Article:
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Oil/Gas/lubricant substitution


Dear Mr. Howes
i've got a question about lubricant substitution in general. i mean suppose that we have an engine or maybe a gearbox or any device which needs lubrication, the lubricant may be oil or grease. and here is the question... how can we find the equivalent of the current lubricant(oil or grease) & replace it?
is there any rule,formula or any book, instructive material for this job?
do we need oil/grease analysis? if so what factors are important in the report for finding equivalent?
prior thanks

Dear Saeed

Sorry for the long delay, problem with the computer on this end.
Regarding your lubricant substitution question.

First, because you can't really be sure the original product is the correct on to use in the application, you need to due a Lubrication Survey on that application(s).
Make, model and serial number on each piece of equipment, plus the environment that the operation is taking place within, humidity, ambient temperature, dust or blowing sand, etc.
Go to the manufacturer of that equipment and determine what lubricant(s) are recommended based on your previous research. Be sure to mention the environmental factors of operation.
Determine the API specifications of the recommended lubricant(s), and acquire their product data sheets from the lubricant Mfg. Refer to those sheets to determine if there is any mitigating factors regarding their usage within your operation. Negative interactions, out gassing under temperature, etc.
Have an oil analysis done on the existing lubricants being replaced. Look for any wear metals, breakdown of viscosity, oxidation, etc. You oil analysis lab should be able to advise you on any problems listed. This will enable you to determine whether there is any need for replacements within the equipment before you apply the new lubricant.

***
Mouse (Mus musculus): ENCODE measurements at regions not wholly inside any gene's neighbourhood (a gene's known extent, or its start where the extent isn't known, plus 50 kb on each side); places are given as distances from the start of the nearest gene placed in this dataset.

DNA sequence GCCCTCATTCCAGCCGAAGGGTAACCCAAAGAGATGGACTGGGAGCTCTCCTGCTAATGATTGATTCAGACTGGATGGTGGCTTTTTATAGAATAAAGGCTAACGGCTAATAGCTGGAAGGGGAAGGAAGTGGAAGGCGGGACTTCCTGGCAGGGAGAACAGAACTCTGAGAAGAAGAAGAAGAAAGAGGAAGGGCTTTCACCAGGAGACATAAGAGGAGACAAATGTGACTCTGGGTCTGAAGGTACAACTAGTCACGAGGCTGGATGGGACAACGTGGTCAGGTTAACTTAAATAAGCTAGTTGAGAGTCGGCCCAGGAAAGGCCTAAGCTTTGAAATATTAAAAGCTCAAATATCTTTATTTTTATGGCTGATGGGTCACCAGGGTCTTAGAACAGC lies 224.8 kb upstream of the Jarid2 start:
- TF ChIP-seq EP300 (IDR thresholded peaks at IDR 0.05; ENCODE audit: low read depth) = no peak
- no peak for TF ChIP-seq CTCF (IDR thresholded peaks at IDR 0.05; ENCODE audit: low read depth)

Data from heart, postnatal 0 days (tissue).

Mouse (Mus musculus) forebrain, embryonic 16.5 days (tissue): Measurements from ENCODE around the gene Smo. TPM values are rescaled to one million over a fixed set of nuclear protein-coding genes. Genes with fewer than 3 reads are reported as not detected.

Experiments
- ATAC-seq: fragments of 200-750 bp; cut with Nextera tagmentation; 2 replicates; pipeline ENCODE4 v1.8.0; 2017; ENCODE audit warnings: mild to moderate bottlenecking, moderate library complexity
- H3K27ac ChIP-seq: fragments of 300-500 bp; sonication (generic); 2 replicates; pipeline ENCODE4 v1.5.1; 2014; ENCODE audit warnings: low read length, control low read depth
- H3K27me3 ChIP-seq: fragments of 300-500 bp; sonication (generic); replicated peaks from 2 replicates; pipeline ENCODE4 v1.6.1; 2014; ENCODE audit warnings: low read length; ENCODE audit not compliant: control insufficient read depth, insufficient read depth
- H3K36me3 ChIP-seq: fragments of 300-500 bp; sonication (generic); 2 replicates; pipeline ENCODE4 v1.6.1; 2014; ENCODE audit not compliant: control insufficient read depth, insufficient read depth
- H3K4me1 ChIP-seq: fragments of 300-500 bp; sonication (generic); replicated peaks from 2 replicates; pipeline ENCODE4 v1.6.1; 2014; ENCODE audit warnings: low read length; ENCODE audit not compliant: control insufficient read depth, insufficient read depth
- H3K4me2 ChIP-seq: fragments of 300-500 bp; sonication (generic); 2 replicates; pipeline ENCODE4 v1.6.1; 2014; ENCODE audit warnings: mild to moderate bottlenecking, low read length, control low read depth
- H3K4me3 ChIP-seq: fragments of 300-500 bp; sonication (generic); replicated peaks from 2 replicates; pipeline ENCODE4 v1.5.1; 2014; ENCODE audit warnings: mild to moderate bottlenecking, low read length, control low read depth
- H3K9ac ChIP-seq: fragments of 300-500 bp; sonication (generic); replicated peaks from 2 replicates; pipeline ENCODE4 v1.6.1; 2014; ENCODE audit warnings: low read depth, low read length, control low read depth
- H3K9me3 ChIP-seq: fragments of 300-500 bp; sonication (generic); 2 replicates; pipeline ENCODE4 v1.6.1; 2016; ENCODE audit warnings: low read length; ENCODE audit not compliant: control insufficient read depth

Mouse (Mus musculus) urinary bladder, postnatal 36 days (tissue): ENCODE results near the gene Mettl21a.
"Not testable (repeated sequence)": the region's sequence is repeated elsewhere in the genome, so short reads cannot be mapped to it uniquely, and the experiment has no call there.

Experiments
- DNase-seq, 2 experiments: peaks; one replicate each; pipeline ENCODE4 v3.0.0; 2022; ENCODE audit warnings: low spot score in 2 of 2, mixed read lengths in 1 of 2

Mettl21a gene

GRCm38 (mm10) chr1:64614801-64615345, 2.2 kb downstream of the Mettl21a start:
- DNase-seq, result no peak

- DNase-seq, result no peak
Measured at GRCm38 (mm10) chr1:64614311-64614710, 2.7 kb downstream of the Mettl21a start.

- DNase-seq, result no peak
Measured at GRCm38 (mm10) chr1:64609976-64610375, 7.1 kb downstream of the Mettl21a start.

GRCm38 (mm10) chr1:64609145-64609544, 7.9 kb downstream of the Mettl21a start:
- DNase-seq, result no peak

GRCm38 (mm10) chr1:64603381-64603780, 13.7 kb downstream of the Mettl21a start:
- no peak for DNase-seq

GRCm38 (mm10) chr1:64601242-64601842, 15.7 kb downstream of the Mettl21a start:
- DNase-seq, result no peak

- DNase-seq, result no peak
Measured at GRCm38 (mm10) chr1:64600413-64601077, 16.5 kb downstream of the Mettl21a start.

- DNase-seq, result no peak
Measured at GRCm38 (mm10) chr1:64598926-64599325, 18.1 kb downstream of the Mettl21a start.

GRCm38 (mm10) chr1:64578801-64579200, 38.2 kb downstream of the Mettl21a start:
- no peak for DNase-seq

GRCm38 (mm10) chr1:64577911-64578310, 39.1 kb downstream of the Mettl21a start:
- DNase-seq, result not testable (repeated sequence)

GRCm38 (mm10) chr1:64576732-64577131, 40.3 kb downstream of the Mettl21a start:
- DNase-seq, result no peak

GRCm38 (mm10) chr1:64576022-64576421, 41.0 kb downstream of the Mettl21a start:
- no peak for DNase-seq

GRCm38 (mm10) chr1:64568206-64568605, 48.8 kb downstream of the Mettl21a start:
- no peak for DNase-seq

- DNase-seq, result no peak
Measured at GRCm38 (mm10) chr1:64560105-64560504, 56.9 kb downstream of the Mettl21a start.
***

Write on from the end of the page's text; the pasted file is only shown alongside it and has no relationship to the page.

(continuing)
If at all possible, flush the oil system with the new product before going back into operation. Be absolutely sure that the new products will not have a bad interaction with the new. You can never tell what has been added to the system before you started your operations.
Have your operators monitor closely for at least 48 hours the new install to make sure all is well.
Always work closely with your chosen analysis lab and lubricant manufacturer. They know the products and can help you with any questions you may have.
Hope this helps, and again sorry for the delay.



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William Hawk Howes


Sorry, I don't do leases, property claims, legal issues, or royalty questions. Just those issues listed below. Regarding: Heavy Duty Lubricants(HDMO), Passenger Car Lubricants(PCMO), Hydraulics, Greases, Gear OIls. Applications, Substitution, Constituants, and general knowldge of the aforementioned products. Not well versed in the actual manufacture of petrochemical products, but can answer general questions. I have a vast network of information sources within the Petrochemical Industry (Not too much on fuels). If I don`t know the answer, I can usually find one rather quickly. Except Royalty, mineral rights, etc. Questions, Sorry.


30 years in the oil industry as an Industrial Lubrication Specialist. Worked with, Union Oil Co., 76 Products Co, Chevron, Texaco, Fina, and some Castrol. Experienced in application of various types of Antifreeze and Coolants.
Experienced in Marine and Aviation applications. Experienced in CNG propulsion in public transportation. Experienced in Synthetic Lubricants. Experienced in Petrochemical applications in severe situations such as, extreme temperature variancees, water contamination situations, sand, salt, heat, cold, and chemical contamination within applications of products. Signature Certified Industrial Lubrication Specialist with the Chevron/Texaco Compnay Currently I am a Petrochemical Consultant to DR-6 Incorporated. Supplier of petrochemical additives for Fuels.

2 Years medical school, Los Angeles Signature Certification training, Chevron refinery, Richmond Calif Plus over 25 years experience in the Petroleum Industry

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